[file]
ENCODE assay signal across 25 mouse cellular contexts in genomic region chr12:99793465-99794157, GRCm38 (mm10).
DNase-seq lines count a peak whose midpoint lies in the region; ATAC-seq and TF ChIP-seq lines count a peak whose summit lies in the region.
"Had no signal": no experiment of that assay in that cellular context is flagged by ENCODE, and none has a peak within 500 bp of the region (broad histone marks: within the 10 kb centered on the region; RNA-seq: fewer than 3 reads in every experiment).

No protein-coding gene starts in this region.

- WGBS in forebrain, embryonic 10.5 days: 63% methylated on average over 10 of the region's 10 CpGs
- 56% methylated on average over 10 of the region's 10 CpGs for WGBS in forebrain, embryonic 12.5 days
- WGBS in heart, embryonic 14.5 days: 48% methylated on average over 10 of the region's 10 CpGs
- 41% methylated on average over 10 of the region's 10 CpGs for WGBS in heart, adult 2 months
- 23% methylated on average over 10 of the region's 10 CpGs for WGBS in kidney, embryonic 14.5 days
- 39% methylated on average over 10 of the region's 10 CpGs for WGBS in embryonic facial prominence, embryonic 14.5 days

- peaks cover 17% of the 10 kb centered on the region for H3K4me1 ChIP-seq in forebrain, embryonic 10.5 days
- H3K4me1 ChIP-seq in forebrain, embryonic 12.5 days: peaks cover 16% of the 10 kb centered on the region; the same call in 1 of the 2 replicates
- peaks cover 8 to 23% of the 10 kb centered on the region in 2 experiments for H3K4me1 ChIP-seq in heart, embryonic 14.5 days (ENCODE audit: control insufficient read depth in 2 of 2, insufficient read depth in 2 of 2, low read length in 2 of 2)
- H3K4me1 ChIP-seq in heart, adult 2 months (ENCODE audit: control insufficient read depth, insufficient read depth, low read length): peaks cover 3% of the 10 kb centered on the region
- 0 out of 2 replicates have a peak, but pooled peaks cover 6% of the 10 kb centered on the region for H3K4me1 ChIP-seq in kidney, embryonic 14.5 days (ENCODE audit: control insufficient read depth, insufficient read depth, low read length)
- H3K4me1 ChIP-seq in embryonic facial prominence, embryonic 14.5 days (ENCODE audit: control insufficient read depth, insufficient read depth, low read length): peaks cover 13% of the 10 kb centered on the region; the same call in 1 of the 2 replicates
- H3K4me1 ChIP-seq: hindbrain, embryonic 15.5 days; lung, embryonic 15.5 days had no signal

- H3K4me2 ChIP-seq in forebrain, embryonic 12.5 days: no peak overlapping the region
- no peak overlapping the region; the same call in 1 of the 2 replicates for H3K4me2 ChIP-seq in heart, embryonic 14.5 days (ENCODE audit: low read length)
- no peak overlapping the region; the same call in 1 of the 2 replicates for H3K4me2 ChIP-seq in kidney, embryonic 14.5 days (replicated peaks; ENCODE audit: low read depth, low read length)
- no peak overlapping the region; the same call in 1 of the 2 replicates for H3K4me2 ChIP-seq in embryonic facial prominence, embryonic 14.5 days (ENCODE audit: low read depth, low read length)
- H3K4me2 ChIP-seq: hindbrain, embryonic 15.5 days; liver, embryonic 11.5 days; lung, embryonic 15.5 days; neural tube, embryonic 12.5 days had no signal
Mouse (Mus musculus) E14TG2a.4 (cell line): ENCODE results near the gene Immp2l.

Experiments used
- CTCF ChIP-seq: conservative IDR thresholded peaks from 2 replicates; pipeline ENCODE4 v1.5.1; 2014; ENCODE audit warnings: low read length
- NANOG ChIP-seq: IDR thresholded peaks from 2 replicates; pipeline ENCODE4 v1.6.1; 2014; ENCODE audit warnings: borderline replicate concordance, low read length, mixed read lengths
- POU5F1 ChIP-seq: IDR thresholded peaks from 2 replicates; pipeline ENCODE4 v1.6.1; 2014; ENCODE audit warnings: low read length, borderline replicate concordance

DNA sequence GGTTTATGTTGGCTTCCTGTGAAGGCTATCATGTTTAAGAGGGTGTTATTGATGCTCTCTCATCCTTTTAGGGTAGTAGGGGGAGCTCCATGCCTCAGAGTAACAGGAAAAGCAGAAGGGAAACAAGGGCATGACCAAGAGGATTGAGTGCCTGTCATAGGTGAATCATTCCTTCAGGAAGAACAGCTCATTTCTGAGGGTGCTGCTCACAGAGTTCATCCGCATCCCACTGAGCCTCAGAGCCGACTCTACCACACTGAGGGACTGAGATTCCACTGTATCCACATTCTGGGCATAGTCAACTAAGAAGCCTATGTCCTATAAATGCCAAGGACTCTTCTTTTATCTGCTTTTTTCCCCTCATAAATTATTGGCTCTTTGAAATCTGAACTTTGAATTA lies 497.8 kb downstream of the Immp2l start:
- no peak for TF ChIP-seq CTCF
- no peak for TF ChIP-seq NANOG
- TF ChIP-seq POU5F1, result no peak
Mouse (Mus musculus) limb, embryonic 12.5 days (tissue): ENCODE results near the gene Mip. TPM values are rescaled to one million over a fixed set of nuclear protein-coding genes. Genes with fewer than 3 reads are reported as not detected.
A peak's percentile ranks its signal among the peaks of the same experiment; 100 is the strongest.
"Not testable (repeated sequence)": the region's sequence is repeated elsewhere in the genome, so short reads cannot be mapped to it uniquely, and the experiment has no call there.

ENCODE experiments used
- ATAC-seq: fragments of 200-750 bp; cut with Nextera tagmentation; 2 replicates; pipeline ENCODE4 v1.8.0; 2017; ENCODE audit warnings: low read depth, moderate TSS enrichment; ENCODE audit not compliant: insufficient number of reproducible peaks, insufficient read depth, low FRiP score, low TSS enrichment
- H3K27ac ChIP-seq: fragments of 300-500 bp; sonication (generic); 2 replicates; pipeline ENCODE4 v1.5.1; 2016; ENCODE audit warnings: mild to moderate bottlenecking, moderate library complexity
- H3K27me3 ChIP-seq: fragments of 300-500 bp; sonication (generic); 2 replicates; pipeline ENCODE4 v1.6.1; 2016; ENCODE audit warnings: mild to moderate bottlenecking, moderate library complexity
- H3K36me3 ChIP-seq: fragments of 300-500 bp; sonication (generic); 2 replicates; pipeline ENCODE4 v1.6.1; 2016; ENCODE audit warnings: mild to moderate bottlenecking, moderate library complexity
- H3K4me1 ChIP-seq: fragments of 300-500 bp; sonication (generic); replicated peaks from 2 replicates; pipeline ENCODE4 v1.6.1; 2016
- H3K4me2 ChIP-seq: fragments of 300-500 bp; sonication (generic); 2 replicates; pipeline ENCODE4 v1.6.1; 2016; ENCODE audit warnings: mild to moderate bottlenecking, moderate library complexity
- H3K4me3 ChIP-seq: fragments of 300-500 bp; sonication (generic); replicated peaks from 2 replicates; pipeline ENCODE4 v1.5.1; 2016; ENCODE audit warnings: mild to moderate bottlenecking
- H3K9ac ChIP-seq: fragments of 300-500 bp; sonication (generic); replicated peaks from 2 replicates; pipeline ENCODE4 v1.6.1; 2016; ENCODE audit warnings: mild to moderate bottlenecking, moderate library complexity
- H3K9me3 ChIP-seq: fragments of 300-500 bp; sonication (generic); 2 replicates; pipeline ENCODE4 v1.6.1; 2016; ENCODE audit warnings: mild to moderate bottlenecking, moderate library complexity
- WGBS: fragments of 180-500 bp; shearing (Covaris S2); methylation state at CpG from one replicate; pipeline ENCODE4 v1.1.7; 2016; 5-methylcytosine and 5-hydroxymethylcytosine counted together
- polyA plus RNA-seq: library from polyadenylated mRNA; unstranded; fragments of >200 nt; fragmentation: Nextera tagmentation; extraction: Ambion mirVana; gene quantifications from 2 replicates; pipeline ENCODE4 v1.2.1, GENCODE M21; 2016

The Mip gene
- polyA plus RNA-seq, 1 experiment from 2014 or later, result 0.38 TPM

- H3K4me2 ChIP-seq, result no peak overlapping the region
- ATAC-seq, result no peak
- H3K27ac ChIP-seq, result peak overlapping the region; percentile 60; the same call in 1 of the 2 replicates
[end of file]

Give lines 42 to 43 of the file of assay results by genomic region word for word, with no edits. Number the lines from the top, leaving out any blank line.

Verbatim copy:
- H3K4me3 ChIP-seq: fragments of 300-500 bp; sonication (generic); replicated peaks from 2 replicates; pipeline ENCODE4 v1.5.1; 2016; ENCODE audit warnings: mild to moderate bottlenecking
- H3K9ac ChIP-seq: fragments of 300-500 bp; sonication (generic); replicated peaks from 2 replicates; pipeline ENCODE4 v1.6.1; 2016; ENCODE audit warnings: mild to moderate bottlenecking, moderate library complexity